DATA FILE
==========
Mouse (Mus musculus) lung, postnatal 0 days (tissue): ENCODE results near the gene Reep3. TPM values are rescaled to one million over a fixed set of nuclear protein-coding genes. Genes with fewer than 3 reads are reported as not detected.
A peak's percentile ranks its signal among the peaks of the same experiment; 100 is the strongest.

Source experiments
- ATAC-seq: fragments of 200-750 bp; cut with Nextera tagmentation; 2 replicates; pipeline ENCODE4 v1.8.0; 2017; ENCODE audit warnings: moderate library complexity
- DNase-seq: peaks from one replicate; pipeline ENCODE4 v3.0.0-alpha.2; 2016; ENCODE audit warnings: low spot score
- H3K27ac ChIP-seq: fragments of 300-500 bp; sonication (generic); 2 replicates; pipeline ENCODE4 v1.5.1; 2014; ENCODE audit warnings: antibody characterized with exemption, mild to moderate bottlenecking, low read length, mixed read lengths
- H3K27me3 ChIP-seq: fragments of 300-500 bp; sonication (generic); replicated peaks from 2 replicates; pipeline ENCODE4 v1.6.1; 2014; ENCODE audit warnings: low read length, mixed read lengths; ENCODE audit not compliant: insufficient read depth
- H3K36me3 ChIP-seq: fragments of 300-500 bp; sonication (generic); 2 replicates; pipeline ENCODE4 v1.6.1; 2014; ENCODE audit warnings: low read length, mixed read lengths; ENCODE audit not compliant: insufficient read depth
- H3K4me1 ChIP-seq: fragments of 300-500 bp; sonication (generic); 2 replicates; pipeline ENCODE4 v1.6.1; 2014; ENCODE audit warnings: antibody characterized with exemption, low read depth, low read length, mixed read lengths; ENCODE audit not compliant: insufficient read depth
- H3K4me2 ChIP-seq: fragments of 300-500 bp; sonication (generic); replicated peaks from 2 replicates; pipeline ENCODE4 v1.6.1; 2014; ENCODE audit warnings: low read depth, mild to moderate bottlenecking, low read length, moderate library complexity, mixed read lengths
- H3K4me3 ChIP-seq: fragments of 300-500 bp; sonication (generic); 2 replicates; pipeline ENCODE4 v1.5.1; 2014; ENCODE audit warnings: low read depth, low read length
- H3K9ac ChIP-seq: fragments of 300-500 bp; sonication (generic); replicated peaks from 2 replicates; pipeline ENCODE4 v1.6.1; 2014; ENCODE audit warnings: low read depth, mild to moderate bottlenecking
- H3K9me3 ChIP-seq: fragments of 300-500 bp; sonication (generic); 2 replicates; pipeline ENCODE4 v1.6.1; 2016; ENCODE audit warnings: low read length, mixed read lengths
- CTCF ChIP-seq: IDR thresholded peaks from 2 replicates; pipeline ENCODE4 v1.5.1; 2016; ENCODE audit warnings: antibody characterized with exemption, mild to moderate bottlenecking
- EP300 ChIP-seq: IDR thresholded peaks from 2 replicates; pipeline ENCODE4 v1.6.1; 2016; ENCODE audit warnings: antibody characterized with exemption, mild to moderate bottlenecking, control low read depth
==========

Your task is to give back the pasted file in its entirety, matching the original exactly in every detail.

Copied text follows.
Mouse (Mus musculus) lung, postnatal 0 days (tissue): ENCODE results near the gene Reep3. TPM values are rescaled to one million over a fixed set of nuclear protein-coding genes. Genes with fewer than 3 reads are reported as not detected.
A peak's percentile ranks its signal among the peaks of the same experiment; 100 is the strongest.

Source experiments
- ATAC-seq: fragments of 200-750 bp; cut with Nextera tagmentation; 2 replicates; pipeline ENCODE4 v1.8.0; 2017; ENCODE audit warnings: moderate library complexity
- DNase-seq: peaks from one replicate; pipeline ENCODE4 v3.0.0-alpha.2; 2016; ENCODE audit warnings: low spot score
- H3K27ac ChIP-seq: fragments of 300-500 bp; sonication (generic); 2 replicates; pipeline ENCODE4 v1.5.1; 2014; ENCODE audit warnings: antibody characterized with exemption, mild to moderate bottlenecking, low read length, mixed read lengths
- H3K27me3 ChIP-seq: fragments of 300-500 bp; sonication (generic); replicated peaks from 2 replicates; pipeline ENCODE4 v1.6.1; 2014; ENCODE audit warnings: low read length, mixed read lengths; ENCODE audit not compliant: insufficient read depth
- H3K36me3 ChIP-seq: fragments of 300-500 bp; sonication (generic); 2 replicates; pipeline ENCODE4 v1.6.1; 2014; ENCODE audit warnings: low read length, mixed read lengths; ENCODE audit not compliant: insufficient read depth
- H3K4me1 ChIP-seq: fragments of 300-500 bp; sonication (generic); 2 replicates; pipeline ENCODE4 v1.6.1; 2014; ENCODE audit warnings: antibody characterized with exemption, low read depth, low read length, mixed read lengths; ENCODE audit not compliant: insufficient read depth
- H3K4me2 ChIP-seq: fragments of 300-500 bp; sonication (generic); replicated peaks from 2 replicates; pipeline ENCODE4 v1.6.1; 2014; ENCODE audit warnings: low read depth, mild to moderate bottlenecking, low read length, moderate library complexity, mixed read lengths
- H3K4me3 ChIP-seq: fragments of 300-500 bp; sonication (generic); 2 replicates; pipeline ENCODE4 v1.5.1; 2014; ENCODE audit warnings: low read depth, low read length
- H3K9ac ChIP-seq: fragments of 300-500 bp; sonication (generic); replicated peaks from 2 replicates; pipeline ENCODE4 v1.6.1; 2014; ENCODE audit warnings: low read depth, mild to moderate bottlenecking
- H3K9me3 ChIP-seq: fragments of 300-500 bp; sonication (generic); 2 replicates; pipeline ENCODE4 v1.6.1; 2016; ENCODE audit warnings: low read length, mixed read lengths
- CTCF ChIP-seq: IDR thresholded peaks from 2 replicates; pipeline ENCODE4 v1.5.1; 2016; ENCODE audit warnings: antibody characterized with exemption, mild to moderate bottlenecking
- EP300 ChIP-seq: IDR thresholded peaks from 2 replicates; pipeline ENCODE4 v1.6.1; 2016; ENCODE audit warnings: antibody characterized with exemption, mild to moderate bottlenecking, control low read depth